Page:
What I am suggesting is that we pick something that bugs us: poverty or a justice issue.  Then get involved by bringing your best mind to the table and learning what the "children of this age" already know.

All glory and honor be to God.

Amen.

 




September 11, 2016, 12:00 AM

Rejoice with Me


Now all the tax collectors and sinners were coming near to listen to him. 2 And the Pharisees and the scribes were grumbling and saying, “This fellow welcomes sinners and eats with them.”

3 So he told them this parable: 4 “Which one of you, having a hundred sheep and losing one of them, does not leave the ninety-nine in the wilderness and go after the one that is lost until he finds it? 5 When he has found it, he lays it on his shoulders and rejoices. 6 And when he comes home, he calls together his friends and neighbors, saying to them, ‘Rejoice with me, for I have found my sheep that was lost.’ 7 Just so, I tell you, there will be more joy in heaven over one sinner who repents than over ninety-nine righteous persons who need no repentance.
8 “Or what woman having ten silver coins, if she loses one of them, does not light a lamp, sweep the house, and search carefully until she finds it? 9 When she has found it, she calls together her friends and neighbors, saying, ‘Rejoice with me, for I have found the coin that I had lost.’ 10 Just so, I tell you, there is joy in the presence of the angels of God over one sinner who repents.”  (Luke 15:1-10 NRSV)

Never in my life has a coin or an animal repented of being lost.  Though I have carelessly allowed money to slip through my fingers from time to time, it never expressed sorrow or remorse.  I've never owned sheep, but I have owned several cats and dogs and if any of them ran away, they were always relieved to be home.  Yet, never once did they repent.

This isn't a set of parables about repentance.  Rather, Jesus is talking about lost-ness and how God responds.  Lost-ness comes in many forms.  It can occur as a result of wandering.  The sheep wanders from one tuft of grass to another until it discovers it's alone.

Lost-ness can occur due to carelessness.  Inattention can lead to my losing my wallet or a part of my life savings.

Acts of nature, too, cause people to go missing.  Since the tsunami, Japanese families continue to look for lost loved ones.  Some have even taken up deep sea diving, in order to search the ocean.  The New York Times reports that a woman goes to the ocean daily and throws her late daughter's favorite meal into the sea.  They can't quit looking for those who are lost to them.

Today is the 15th anniversary of the attack on our nation on 9/11.  I still remember sitting in the conference room watching the TV news re-play the attack on the World Trade Center and the Pentagon and the plane crash in Pennsylvania.  Some 3,000 people died that day.  Many hundreds of the bodies were never recovered.  Those left behind still live with the emptiness of that loss.

When people are lost forever, they leave behind those who live with a sense of the incomplete.  Part of the whole is missing.  They would do anything they can, even go deep sea diving, if they could recover at least the body of the loved one.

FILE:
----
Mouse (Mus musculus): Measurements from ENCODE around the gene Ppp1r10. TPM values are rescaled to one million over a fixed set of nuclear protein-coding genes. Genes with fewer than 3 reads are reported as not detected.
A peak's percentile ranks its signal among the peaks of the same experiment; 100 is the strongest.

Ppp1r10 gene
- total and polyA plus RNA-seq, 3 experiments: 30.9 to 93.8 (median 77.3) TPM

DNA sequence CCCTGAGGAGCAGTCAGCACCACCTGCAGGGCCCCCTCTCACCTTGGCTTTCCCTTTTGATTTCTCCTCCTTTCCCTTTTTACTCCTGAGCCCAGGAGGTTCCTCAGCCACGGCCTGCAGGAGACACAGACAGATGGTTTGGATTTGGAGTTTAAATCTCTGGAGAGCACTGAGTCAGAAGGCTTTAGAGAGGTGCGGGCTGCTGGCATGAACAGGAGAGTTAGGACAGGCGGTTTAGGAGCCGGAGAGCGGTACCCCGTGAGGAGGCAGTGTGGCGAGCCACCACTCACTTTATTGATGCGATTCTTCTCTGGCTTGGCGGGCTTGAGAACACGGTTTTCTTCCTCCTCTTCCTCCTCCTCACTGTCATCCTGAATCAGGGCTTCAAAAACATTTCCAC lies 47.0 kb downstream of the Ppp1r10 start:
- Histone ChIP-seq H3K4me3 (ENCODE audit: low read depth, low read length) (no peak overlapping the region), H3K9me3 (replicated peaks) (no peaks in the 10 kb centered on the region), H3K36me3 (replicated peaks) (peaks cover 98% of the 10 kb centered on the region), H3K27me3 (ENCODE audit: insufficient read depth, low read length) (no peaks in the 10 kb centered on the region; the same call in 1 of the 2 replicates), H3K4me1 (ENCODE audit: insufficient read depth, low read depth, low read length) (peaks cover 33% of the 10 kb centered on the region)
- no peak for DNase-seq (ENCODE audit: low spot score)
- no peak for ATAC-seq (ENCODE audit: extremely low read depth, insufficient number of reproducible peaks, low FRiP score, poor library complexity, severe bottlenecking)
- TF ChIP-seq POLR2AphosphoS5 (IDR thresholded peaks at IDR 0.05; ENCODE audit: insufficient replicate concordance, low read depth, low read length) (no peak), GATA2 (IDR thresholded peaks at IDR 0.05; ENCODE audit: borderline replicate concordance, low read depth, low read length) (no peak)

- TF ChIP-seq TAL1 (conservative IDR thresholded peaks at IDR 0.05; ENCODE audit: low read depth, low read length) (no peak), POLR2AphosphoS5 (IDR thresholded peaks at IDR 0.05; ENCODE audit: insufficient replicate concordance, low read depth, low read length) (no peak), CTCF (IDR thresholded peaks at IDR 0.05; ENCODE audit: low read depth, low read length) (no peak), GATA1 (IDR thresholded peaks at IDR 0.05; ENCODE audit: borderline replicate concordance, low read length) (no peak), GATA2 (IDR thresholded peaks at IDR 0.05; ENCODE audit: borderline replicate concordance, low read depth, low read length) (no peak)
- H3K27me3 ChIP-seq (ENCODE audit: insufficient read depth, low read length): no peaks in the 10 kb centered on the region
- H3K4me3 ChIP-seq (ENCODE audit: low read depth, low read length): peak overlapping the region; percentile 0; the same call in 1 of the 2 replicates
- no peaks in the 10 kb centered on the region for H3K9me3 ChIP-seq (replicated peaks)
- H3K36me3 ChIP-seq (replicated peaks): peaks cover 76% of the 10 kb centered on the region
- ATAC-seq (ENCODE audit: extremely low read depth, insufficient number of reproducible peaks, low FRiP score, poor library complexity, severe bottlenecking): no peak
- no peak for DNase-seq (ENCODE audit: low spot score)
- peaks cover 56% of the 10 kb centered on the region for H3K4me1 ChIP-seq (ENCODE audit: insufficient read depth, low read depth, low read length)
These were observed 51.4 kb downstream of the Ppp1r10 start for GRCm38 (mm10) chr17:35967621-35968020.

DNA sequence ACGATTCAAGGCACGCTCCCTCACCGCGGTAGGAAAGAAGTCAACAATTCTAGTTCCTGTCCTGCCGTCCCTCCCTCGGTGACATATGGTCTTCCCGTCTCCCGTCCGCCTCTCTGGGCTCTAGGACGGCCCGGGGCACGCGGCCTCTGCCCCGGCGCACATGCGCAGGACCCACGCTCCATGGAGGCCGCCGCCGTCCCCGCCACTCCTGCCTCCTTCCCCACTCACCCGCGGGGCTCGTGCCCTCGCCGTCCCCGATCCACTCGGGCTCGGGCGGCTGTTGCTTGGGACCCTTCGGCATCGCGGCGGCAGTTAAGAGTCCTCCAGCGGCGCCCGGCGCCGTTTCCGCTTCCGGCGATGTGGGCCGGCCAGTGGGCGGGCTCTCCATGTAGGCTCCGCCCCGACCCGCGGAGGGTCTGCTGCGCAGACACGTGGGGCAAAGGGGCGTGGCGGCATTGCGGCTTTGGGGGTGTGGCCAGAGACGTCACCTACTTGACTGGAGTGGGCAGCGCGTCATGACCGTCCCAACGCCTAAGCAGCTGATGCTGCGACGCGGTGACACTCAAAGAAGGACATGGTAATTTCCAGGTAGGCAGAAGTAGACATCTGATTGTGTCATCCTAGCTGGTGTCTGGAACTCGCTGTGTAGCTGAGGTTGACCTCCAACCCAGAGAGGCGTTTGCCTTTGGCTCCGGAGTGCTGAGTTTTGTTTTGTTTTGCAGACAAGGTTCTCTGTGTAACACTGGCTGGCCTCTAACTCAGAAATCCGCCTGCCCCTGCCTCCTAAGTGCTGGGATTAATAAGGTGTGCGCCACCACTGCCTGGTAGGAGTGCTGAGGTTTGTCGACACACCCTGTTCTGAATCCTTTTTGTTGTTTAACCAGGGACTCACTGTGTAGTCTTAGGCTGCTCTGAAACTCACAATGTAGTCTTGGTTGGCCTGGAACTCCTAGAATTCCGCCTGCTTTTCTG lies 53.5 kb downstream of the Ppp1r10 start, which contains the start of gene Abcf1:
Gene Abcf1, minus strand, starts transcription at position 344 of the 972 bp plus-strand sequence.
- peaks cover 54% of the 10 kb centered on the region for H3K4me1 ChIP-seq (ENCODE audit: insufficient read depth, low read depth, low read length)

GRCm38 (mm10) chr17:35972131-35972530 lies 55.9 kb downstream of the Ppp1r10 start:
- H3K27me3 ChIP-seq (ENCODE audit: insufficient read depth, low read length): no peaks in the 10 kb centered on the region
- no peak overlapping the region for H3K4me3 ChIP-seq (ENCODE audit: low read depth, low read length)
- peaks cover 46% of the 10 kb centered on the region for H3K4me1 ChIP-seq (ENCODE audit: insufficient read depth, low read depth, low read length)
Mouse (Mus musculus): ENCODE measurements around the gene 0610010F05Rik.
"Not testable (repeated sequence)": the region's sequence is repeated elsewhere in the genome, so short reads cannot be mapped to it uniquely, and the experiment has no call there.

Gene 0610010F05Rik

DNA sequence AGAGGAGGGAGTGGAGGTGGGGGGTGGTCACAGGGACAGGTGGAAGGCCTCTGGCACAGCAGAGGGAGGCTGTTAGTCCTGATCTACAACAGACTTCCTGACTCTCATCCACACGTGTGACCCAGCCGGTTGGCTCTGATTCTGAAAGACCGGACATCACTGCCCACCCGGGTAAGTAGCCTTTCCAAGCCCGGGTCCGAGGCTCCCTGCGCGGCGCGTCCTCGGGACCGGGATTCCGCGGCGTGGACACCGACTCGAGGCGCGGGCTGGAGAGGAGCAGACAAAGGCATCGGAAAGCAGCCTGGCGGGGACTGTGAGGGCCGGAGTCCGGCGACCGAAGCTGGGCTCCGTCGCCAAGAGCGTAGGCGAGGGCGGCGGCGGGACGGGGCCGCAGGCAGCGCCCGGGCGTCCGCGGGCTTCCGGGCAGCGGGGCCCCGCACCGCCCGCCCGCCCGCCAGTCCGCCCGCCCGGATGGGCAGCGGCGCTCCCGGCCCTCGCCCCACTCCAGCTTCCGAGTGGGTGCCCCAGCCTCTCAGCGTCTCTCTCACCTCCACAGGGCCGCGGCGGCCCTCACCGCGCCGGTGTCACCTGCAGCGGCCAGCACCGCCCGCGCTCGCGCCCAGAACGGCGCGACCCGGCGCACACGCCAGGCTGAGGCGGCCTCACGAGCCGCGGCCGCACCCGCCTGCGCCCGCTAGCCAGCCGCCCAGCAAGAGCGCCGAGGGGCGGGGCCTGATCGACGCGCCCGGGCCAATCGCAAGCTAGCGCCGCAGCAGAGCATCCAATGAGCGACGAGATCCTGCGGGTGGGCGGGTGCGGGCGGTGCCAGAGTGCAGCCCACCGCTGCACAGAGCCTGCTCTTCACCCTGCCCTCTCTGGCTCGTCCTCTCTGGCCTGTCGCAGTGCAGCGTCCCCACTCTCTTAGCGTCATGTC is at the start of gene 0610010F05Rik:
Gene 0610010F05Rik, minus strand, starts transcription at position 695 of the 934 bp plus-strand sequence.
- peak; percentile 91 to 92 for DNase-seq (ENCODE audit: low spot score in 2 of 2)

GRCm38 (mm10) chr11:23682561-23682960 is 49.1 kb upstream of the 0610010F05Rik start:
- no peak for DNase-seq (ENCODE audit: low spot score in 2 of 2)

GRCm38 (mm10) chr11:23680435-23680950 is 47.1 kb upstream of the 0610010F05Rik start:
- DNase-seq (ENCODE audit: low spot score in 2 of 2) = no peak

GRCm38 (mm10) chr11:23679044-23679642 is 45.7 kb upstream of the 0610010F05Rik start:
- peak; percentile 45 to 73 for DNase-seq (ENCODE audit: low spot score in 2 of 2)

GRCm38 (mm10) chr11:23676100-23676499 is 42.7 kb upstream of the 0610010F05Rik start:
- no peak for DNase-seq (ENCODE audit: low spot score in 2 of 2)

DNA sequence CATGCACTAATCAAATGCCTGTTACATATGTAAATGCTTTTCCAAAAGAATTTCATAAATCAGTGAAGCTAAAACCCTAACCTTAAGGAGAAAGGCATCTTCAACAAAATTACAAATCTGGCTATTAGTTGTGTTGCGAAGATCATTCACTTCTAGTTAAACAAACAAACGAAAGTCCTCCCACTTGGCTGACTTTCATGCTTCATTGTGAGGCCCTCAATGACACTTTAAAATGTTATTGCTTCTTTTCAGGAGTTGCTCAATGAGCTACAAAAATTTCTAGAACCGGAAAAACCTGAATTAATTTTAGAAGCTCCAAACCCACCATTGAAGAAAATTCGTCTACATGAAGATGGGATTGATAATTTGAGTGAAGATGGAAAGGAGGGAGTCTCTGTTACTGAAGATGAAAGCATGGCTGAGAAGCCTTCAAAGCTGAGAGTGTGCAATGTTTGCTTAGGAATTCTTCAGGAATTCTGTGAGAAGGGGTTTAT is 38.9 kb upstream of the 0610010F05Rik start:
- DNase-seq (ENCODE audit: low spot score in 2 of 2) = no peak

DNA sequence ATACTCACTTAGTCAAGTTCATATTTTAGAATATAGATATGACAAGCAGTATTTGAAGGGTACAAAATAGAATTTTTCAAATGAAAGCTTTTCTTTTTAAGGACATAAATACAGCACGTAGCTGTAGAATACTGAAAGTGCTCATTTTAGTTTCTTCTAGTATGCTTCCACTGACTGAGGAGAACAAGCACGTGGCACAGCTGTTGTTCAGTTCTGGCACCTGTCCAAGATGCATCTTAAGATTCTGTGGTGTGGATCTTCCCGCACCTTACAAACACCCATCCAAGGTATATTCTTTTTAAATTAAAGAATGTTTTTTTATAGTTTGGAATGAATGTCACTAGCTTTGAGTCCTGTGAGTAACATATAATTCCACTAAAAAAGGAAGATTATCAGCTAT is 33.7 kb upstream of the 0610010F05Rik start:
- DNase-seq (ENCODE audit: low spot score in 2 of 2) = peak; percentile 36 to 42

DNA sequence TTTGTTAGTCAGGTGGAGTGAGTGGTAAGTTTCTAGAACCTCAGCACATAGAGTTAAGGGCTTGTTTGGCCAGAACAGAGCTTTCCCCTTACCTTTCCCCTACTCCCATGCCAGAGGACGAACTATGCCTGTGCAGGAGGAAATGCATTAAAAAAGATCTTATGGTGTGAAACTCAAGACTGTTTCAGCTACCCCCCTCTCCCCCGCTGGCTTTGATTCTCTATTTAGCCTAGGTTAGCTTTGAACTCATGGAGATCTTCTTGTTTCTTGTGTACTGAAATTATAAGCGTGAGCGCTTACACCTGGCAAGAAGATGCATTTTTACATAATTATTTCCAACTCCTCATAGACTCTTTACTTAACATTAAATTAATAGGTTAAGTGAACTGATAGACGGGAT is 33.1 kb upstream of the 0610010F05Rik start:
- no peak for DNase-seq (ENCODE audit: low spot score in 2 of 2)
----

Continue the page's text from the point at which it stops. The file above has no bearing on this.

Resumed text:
Lost is the tragedy in these parables.  Lost to the family.  Lost to the community.  Lost to God? No.  And here's where the message of the parable kicks in: God searches high and low, right and left, up and under, behind and beside, all around, never stopping until the lost are returned to the fold.

Lost tells the story of the wretchedness of the stray sheep, curled up in a bush unable to make a sound for fear the wolves will discover tonight's meal.  Lost tells the story of the shepherd who diligently and tenderly finds the sheep, lost and hungry and tired, slings it on his shoulders and returns it to the fold.

Seek.  It's a word that speaks to diligence and a pursuit that doesn't let up.  The shepherd and the woman seek and search and clean out and clear away, moving heaven and earth in order to find what is lost.

Joy.  One lost sheep found out of 100?  It's not good business practice, you know.  You don't risk the 99 for one.  What's really over the top, though, is the joy of the shepherd when he finds the lost one.  Celebrate with me, he calls out!  So much to be thankful for!

When have  you been lost?  When have you kept your head down, working diligently until you discovered you were lost.  You raised your head to discover that nothing looked familiar.  Perhaps you lost family and friends.  The landscape of your life isn't what it once was. How did you get here?  How will you get back?

How DID you get back?  Did you feel God's presence?  or God's silence?  Did you trust that God would bring you home?  Or did you jump down that rabbit whole in anger and fear?  When did you finally discover that God had found you -- in fact that God had never lost you?

The truth is, you were never lost to God.  You were always and will always be already found by God even when you believe yourself to be lost.  This isn't a case of our sitting back and waiting for God to show up; nor is it a case of our action of saying, "Hey, God.  Over here!  I'm in the bush."

Rather, we listen for God's voice; we remain attentive to those footsteps approaching, always ready and willing to accept our Great Finder to hoist us onto those broad shoulders and bring us home.

This isn't a parable about repentance as much as it is a parable about God's activity in our lives.  And it's about the great amount of joy in heaven when the lost one is brought back to the fold.  It's a time of celebration and rejoicing!

So when the the drug dealer, the arms dealer, the terrorist are brought back to the human community, how do we respond?  With derision or rejoicing?  With snobbery or with compassion?

The lost are a source of deep grief to God.  And while God does the work of seeking out and finding, sometimes using us as His hands and feet, can we be the ones ready to welcome into your community that one person who will make us feel that sense of completion?